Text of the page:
Welcome to June-uary!
As the Pacific Northwest weather transitions from spring to summer, June in the Seattle area is typically grayer, cooler, and wetter than you’d expect. Although summer officially begins around June 21, our weather usually doesn’t become summer-like until after July 4.
And, in general, our variable weather makes choosing the right activewear a challenge. This is a big reason we love and sell Merino wool base layers:
It’s versatile and performs well in a wide range of conditions.
Check out our tips for layering in the Pacific Northwest.
What is Merino?
Merino wool comes from the Merino breed of sheep. Most Merino for activewear is currently produced by smaller scale family-operated ranches in New Zealand and Australia.
It’s composed of keratin proteins and other natural compounds.
It’s a renewable fiber. One sheep can grow four to five pounds of wool per year. Since it’s a natural fiber, it’s biodegradable.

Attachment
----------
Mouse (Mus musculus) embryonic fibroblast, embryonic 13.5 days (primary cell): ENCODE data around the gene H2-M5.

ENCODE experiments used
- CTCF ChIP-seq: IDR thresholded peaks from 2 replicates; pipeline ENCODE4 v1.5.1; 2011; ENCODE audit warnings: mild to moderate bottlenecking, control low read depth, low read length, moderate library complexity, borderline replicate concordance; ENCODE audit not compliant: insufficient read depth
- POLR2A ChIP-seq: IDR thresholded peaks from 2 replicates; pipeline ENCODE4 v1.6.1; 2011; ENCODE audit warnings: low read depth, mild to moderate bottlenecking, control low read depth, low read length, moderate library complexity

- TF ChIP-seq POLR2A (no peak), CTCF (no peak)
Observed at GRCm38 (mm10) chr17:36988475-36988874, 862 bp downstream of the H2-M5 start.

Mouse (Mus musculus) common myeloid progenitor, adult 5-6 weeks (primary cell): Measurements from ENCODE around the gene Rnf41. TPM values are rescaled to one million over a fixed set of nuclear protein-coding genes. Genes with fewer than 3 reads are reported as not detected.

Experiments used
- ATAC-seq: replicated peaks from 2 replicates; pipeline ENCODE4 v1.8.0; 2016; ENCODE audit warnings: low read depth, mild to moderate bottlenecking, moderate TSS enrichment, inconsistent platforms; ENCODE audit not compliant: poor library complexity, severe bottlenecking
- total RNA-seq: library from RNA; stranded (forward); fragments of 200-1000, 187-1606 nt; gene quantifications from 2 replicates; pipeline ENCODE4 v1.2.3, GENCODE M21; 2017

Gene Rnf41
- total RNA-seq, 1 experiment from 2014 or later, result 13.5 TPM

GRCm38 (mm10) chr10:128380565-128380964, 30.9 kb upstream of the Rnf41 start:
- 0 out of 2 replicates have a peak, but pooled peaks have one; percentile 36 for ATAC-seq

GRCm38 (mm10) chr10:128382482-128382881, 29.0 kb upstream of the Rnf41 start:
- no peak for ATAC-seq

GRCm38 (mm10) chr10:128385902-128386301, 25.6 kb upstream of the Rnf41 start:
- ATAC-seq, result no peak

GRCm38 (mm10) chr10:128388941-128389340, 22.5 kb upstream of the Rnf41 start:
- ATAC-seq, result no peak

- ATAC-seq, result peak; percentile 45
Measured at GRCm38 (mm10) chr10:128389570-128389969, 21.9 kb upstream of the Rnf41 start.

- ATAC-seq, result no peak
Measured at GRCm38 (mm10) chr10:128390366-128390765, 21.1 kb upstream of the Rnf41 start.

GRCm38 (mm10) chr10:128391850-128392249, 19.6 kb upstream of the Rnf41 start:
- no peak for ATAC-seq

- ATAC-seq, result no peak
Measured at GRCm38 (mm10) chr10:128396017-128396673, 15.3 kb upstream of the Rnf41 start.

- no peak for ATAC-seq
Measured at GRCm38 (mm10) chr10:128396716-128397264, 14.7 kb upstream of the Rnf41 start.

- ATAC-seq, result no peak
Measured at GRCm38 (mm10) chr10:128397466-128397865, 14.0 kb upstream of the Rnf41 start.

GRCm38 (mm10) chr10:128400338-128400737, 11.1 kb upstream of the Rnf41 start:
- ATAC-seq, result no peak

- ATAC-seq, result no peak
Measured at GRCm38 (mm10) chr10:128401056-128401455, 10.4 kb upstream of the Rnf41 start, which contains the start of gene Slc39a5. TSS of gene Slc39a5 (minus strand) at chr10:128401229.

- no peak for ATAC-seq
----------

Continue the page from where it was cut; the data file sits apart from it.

It performs well across a wide range of temperatures.
Unlike regular wool which is stiff, Merino is so fine it easily flexes when it contacts skin. A Merino wool fiber is ⅓ the diameter of a human hair. This results in a soft, cozy feel.
Merino absorbs the odors caused by bacteria. This means you can wear Merino longer without having to worry about laundering. When adventuring or traveling, just let it air dry after each use.
Depending on how it’s spun and dyed, Merino can have a UPF of 20+.
Regulates Temperature & Wicks Moisture
The physical structure of Merino fibers gives it unique properties that are difficult to replicate with synthetic fibers.
Natural crimps and bends in the fibers trap air, making it a natural insulator.
Merino fibers are porous and have microstructures that wick moisture vapor away from the skin, and onto surfaces where it can evaporate. Since evaporation is a cooling process, Merino helps with thermoregulation.
These qualities enable Merino to keep you warm in cold conditions, and relatively dry and cool in hot conditions.